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Nazi-stolen Egon Schiele paintings returned to heirs

The Holocaust Survivors Foundation USA praised the legal team that made the seizure possible.

Fritz Grünbaum (second from left) in front of “Das Cabaret ist Mein Ruin,” c. 1908. Credit: Public Domain/Wikimedia Commons.
Fritz Grünbaum (second from left) in front of “Das Cabaret ist Mein Ruin,” c. 1908. Credit: Public Domain/Wikimedia Commons.
“I Love Antithesis” watercolor on paper by Ego Schiele, 1912. Credit: Public Domain/Wikipedia.

In the simple “I Love Antithesis” painting, a bearded man wrapped in a red coat looks forward with an exhausted, confused expression.

The work by Austrian painter Egon Schiele (1890-1918) in the Expressionist tradition is valued at $2.75 million and will now be returned, along with six other paintings by the artist, to the heirs of Fritz Grünbaum, an Austrian Jew who was murdered at Dachau in January 1941.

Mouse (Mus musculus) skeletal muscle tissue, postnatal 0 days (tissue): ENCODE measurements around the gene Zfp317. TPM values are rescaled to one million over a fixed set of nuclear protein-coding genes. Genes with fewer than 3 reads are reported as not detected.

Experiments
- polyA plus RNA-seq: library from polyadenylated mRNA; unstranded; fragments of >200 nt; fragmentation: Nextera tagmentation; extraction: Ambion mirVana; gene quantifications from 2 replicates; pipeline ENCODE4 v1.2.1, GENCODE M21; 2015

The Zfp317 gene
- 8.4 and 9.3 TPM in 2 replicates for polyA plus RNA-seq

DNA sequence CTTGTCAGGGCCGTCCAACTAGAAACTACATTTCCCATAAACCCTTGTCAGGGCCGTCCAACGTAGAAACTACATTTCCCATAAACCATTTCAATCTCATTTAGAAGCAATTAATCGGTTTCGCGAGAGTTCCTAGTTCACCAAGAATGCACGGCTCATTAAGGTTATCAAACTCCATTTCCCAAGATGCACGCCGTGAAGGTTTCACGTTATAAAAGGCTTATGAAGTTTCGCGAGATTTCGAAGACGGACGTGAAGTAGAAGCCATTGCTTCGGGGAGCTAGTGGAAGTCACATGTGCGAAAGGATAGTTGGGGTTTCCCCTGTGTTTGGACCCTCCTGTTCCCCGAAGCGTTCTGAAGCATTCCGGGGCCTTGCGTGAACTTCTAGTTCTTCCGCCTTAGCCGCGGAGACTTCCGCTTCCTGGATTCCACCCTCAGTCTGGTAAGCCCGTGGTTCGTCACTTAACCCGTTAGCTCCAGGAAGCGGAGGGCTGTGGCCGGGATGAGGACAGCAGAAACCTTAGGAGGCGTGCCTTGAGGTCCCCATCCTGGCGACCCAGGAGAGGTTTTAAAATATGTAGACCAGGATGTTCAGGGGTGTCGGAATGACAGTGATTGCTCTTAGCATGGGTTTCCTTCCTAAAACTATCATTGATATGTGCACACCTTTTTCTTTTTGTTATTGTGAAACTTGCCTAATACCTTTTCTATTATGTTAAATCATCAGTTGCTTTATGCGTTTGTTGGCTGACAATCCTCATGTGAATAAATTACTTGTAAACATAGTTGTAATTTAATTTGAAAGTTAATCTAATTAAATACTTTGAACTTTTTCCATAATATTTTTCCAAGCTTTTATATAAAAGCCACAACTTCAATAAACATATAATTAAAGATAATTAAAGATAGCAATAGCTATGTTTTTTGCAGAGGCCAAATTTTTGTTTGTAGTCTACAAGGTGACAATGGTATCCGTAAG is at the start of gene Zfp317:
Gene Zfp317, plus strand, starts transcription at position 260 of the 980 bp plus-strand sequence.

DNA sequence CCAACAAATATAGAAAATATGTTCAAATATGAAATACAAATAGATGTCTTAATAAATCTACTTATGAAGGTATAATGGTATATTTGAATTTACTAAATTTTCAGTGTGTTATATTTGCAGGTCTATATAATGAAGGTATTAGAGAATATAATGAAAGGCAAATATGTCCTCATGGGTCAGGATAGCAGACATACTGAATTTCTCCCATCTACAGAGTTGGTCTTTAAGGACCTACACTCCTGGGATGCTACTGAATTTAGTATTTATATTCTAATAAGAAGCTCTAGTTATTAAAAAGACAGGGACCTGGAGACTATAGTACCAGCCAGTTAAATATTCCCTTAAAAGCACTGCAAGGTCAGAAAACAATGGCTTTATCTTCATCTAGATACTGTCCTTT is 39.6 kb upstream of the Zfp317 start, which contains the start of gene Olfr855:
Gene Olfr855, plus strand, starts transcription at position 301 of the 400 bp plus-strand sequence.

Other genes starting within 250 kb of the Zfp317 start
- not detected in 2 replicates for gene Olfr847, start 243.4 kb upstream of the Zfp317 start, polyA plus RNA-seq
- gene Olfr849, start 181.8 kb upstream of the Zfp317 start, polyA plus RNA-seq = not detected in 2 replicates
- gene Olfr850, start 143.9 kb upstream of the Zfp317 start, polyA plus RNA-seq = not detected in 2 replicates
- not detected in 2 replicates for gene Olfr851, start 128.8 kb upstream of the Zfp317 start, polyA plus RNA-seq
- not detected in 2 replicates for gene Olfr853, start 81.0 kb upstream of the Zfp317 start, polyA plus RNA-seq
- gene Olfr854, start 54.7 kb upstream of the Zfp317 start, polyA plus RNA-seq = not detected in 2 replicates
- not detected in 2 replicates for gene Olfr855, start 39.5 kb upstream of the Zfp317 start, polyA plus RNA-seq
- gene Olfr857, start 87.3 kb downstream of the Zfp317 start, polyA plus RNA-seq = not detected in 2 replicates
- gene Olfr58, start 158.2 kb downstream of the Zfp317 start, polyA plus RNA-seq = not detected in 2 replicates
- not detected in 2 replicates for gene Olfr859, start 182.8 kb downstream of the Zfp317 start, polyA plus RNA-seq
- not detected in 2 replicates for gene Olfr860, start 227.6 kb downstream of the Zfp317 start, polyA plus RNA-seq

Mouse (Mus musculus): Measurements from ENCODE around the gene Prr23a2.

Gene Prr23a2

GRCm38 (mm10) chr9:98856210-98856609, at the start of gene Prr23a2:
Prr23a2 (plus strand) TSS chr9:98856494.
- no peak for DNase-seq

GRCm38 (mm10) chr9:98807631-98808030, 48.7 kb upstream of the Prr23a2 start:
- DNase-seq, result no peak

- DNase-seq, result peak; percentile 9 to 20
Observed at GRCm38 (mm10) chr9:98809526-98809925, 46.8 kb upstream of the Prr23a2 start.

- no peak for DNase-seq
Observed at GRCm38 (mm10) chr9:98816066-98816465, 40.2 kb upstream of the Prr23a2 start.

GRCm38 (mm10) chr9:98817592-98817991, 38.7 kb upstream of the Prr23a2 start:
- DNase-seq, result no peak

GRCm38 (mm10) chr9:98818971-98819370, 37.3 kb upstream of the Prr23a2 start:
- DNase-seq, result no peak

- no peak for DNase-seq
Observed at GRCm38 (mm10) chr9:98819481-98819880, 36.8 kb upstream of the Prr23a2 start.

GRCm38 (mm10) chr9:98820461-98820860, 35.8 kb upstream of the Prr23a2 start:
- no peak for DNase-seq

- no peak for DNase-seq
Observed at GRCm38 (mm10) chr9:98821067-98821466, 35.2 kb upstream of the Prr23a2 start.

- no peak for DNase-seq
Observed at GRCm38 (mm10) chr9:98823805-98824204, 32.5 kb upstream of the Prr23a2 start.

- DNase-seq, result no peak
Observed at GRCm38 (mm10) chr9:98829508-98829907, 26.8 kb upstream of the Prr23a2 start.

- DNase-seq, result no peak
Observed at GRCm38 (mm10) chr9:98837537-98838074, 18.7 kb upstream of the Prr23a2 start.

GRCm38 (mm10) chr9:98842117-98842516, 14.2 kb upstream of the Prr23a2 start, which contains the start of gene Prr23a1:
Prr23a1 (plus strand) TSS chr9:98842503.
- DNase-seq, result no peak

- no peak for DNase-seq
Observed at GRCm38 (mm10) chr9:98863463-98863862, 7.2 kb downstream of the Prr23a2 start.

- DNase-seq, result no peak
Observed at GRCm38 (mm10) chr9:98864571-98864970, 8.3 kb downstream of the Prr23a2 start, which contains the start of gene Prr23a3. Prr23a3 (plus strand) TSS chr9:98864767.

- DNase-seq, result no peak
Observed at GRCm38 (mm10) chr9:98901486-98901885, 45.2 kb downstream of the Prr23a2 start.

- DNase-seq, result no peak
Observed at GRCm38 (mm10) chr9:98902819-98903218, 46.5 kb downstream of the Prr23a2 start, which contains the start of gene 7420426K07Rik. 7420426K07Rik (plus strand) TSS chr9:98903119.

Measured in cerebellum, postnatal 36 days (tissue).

The Holocaust Survivors Foundation USA praised the legal team that made the seizure possible, including Manhattan District Attorney Bragg Alvin Bragg.

It stated: “We hope that Mr. Bragg’s actions will signal a new chapter in which state and federal Officials will use the full powers of their offices, including criminal laws relating to stolen property, to defeat the egregious tactics of museums, collectors and governments, who spend millions of dollars trivializing and denying the true history of the Holocaust to justify holding onto Nazi loot.”

Schiele was known for his colorful portraits, many of which featured nudity and landed the artist in legal jeopardy as a result. The Nazis judged Schiele’s work as “degenerate art”—and not just confiscated and resold it but also had his works destroyed.

Like Grunbaum, Schiele suffered a tragic end, dying at the age of 28 from the Spanish flu three days after the disease killed his pregnant wife, Edith.

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